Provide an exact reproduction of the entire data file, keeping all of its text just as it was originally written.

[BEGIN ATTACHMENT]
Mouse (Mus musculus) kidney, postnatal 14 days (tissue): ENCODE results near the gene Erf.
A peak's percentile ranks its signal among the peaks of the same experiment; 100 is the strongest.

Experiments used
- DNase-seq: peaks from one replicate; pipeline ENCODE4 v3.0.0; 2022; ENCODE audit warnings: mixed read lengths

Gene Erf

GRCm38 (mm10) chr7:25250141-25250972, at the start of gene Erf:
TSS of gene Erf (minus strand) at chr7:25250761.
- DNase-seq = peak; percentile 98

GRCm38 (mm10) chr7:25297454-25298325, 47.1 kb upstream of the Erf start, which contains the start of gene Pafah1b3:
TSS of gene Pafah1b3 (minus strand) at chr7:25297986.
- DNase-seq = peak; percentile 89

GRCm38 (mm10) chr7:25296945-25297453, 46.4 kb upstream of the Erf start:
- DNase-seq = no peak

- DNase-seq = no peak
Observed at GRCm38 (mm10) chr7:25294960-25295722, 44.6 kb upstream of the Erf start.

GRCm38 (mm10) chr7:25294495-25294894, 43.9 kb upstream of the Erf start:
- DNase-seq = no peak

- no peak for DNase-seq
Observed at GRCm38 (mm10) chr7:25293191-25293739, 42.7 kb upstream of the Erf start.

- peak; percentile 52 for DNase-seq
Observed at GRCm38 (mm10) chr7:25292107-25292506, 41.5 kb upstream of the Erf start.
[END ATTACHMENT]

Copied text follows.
Mouse (Mus musculus) kidney, postnatal 14 days (tissue): ENCODE results near the gene Erf.
A peak's percentile ranks its signal among the peaks of the same experiment; 100 is the strongest.

Experiments used
- DNase-seq: peaks from one replicate; pipeline ENCODE4 v3.0.0; 2022; ENCODE audit warnings: mixed read lengths

Gene Erf

GRCm38 (mm10) chr7:25250141-25250972, at the start of gene Erf:
TSS of gene Erf (minus strand) at chr7:25250761.
- DNase-seq = peak; percentile 98

GRCm38 (mm10) chr7:25297454-25298325, 47.1 kb upstream of the Erf start, which contains the start of gene Pafah1b3:
TSS of gene Pafah1b3 (minus strand) at chr7:25297986.
- DNase-seq = peak; percentile 89

GRCm38 (mm10) chr7:25296945-25297453, 46.4 kb upstream of the Erf start:
- DNase-seq = no peak

- DNase-seq = no peak
Observed at GRCm38 (mm10) chr7:25294960-25295722, 44.6 kb upstream of the Erf start.

GRCm38 (mm10) chr7:25294495-25294894, 43.9 kb upstream of the Erf start:
- DNase-seq = no peak

- no peak for DNase-seq
Observed at GRCm38 (mm10) chr7:25293191-25293739, 42.7 kb upstream of the Erf start.

- peak; percentile 52 for DNase-seq
Observed at GRCm38 (mm10) chr7:25292107-25292506, 41.5 kb upstream of the Erf start.